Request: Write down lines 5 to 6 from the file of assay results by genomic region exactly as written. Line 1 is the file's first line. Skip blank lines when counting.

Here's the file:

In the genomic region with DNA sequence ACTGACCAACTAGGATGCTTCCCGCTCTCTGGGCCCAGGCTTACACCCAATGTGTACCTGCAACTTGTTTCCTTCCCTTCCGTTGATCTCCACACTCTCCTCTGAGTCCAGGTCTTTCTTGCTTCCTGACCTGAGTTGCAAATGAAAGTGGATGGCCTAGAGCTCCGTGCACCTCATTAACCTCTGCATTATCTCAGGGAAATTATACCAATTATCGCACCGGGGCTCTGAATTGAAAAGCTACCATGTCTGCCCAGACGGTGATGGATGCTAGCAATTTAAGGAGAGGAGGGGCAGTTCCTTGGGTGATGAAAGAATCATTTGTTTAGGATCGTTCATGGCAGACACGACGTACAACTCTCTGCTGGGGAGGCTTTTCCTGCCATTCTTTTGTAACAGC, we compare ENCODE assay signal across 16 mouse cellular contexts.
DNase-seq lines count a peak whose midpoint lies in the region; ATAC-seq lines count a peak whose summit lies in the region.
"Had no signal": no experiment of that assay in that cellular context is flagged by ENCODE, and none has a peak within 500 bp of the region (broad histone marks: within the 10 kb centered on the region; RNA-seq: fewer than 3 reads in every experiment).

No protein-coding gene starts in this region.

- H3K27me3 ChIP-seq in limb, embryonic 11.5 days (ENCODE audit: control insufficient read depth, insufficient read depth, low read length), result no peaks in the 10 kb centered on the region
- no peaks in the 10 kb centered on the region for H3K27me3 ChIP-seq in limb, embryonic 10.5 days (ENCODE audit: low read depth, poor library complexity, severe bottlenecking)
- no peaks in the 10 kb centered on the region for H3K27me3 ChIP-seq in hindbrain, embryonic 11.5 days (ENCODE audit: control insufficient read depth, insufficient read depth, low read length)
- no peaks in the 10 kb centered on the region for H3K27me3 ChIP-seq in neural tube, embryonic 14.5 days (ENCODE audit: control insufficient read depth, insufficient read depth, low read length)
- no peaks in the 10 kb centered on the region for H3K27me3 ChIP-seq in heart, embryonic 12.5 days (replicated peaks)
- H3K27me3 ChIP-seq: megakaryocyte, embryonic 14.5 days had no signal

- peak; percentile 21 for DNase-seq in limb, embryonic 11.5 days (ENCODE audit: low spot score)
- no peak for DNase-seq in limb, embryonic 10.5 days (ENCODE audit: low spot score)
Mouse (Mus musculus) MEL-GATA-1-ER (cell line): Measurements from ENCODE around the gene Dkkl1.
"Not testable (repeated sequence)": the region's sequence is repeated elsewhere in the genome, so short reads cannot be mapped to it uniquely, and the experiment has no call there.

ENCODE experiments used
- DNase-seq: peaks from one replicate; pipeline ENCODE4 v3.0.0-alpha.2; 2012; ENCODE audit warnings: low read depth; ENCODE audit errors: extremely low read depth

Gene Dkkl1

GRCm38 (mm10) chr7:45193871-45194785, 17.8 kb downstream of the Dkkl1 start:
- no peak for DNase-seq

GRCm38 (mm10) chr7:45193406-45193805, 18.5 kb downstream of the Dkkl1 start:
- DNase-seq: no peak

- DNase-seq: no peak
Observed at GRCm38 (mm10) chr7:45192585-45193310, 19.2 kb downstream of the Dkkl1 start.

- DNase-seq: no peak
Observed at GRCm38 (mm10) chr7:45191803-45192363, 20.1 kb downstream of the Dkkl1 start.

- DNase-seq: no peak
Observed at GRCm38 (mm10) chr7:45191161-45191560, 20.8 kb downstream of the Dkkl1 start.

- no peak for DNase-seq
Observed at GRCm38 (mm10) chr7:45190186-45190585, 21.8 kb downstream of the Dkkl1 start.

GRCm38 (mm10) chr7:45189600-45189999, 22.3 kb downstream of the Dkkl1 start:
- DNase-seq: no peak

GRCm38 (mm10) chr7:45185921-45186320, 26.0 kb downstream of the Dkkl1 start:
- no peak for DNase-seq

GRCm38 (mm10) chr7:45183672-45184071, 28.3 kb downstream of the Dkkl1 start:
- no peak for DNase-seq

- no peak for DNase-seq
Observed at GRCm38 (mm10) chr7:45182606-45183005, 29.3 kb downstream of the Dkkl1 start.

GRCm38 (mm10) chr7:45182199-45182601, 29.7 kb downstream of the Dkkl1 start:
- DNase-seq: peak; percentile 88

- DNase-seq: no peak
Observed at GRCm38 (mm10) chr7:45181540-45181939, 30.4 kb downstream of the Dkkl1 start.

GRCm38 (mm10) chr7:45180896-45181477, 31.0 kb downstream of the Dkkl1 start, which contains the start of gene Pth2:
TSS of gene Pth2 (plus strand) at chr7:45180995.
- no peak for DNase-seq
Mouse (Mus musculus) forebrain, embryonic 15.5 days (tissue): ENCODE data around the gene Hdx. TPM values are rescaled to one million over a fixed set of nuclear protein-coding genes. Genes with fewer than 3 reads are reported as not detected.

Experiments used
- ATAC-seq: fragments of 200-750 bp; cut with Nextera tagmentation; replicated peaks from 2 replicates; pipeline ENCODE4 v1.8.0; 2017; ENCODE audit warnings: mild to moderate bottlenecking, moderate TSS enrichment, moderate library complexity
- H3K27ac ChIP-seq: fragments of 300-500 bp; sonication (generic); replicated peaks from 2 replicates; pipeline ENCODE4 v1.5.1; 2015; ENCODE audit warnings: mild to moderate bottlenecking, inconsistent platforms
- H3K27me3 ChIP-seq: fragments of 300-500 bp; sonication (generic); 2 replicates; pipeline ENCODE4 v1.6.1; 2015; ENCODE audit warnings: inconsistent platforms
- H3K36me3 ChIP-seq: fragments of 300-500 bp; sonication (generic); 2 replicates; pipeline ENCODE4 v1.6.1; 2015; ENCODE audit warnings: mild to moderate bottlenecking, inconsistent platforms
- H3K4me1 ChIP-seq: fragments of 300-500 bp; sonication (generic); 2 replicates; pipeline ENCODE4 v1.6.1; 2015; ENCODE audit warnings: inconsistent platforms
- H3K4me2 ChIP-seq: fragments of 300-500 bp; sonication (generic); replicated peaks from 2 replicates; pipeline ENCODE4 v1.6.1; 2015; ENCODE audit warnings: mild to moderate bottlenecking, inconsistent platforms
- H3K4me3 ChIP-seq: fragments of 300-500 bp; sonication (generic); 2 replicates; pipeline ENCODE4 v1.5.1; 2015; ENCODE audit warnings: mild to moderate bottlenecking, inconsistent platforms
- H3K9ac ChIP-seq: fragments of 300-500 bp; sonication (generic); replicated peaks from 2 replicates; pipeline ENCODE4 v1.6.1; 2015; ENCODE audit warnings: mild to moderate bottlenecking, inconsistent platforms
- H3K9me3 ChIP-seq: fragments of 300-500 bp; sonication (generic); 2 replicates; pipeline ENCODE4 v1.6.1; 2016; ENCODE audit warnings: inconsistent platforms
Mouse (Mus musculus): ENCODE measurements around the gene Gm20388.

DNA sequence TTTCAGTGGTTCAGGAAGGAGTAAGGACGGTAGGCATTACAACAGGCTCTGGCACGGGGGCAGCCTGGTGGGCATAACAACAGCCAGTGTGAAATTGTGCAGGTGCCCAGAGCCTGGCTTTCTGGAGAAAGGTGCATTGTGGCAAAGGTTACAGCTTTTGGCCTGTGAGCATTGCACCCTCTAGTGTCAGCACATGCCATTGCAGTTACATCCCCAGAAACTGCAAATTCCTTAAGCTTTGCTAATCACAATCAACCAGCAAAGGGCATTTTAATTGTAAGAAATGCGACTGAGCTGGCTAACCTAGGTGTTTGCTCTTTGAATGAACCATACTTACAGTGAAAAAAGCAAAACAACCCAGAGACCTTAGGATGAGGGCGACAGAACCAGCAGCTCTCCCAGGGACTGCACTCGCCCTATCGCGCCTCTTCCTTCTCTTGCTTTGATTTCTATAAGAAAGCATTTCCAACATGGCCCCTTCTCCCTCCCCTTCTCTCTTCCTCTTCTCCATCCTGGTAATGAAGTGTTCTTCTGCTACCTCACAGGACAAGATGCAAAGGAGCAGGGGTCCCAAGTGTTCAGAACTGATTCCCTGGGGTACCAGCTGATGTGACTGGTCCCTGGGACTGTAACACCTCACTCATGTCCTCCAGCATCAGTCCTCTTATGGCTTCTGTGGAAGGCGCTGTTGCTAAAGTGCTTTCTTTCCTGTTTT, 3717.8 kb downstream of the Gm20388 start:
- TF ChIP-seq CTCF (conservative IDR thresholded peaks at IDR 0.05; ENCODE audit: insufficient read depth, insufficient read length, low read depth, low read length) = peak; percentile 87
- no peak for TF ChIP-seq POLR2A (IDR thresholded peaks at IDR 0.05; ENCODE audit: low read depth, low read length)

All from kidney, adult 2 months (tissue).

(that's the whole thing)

- H3K27me3 ChIP-seq in limb, embryonic 11.5 days (ENCODE audit: control insufficient read depth, insufficient read depth, low read length), result no peaks in the 10 kb centered on the region
- no peaks in the 10 kb centered on the region for H3K27me3 ChIP-seq in limb, embryonic 10.5 days (ENCODE audit: low read depth, poor library complexity, severe bottlenecking)